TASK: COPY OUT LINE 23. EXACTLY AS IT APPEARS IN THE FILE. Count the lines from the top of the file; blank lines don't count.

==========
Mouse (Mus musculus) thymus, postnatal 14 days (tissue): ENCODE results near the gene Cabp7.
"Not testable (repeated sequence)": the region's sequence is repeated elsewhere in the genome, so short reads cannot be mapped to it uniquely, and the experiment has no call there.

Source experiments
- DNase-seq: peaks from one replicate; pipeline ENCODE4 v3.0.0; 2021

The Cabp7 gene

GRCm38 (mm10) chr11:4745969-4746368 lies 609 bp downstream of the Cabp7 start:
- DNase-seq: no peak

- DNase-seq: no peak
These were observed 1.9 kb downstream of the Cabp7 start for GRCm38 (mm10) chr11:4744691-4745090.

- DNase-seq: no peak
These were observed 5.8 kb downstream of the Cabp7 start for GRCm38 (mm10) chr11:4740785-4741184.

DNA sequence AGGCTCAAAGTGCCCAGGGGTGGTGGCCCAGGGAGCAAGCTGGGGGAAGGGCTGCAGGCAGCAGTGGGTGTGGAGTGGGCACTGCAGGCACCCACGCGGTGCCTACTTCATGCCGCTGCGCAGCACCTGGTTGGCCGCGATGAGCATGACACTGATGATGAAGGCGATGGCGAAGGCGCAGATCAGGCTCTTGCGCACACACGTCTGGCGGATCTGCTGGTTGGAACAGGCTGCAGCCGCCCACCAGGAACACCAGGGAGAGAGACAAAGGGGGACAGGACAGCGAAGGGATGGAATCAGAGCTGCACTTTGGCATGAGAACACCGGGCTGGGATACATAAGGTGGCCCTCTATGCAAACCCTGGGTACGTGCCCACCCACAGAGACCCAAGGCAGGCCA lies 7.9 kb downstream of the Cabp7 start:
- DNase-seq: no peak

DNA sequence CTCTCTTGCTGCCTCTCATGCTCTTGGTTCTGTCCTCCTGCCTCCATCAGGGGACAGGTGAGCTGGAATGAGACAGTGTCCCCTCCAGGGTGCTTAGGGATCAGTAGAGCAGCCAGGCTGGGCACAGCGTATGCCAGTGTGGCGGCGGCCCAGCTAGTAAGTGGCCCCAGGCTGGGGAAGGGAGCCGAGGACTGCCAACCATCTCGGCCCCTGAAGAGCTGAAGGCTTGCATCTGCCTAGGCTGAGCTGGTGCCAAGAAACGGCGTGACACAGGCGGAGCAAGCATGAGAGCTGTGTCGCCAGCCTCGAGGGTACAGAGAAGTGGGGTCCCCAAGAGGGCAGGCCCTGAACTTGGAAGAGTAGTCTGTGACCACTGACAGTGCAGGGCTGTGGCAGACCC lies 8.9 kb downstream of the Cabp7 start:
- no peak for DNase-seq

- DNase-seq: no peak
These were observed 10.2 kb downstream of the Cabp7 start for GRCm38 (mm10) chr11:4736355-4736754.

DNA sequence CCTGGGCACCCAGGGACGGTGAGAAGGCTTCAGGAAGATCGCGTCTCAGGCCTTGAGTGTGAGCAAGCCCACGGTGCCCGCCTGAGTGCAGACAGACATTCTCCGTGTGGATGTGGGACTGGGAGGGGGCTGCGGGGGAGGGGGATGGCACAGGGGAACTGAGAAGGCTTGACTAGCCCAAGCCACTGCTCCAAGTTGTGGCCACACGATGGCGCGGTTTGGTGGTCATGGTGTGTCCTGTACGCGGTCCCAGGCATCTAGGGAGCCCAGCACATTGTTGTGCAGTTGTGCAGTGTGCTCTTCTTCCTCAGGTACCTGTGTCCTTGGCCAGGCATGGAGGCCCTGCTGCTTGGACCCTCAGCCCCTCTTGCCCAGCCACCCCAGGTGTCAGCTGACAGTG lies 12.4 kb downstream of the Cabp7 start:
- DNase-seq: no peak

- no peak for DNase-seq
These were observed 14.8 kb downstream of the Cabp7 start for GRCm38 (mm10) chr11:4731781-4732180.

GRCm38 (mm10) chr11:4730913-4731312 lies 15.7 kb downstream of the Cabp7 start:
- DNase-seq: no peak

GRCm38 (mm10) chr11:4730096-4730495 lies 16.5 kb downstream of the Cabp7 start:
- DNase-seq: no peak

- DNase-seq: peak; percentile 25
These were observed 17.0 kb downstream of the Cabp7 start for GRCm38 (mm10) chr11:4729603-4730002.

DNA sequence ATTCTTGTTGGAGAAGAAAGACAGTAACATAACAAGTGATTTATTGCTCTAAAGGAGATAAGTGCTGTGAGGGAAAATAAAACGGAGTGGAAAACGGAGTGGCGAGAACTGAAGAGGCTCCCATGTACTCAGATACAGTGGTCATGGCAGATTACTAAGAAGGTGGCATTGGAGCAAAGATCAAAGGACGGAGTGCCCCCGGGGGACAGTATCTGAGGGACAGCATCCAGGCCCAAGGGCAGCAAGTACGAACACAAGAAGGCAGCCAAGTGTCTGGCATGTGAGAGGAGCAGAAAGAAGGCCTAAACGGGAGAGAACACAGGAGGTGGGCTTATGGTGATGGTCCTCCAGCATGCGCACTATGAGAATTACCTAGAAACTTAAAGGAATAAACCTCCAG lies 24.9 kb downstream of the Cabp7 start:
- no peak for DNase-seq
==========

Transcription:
- DNase-seq: no peak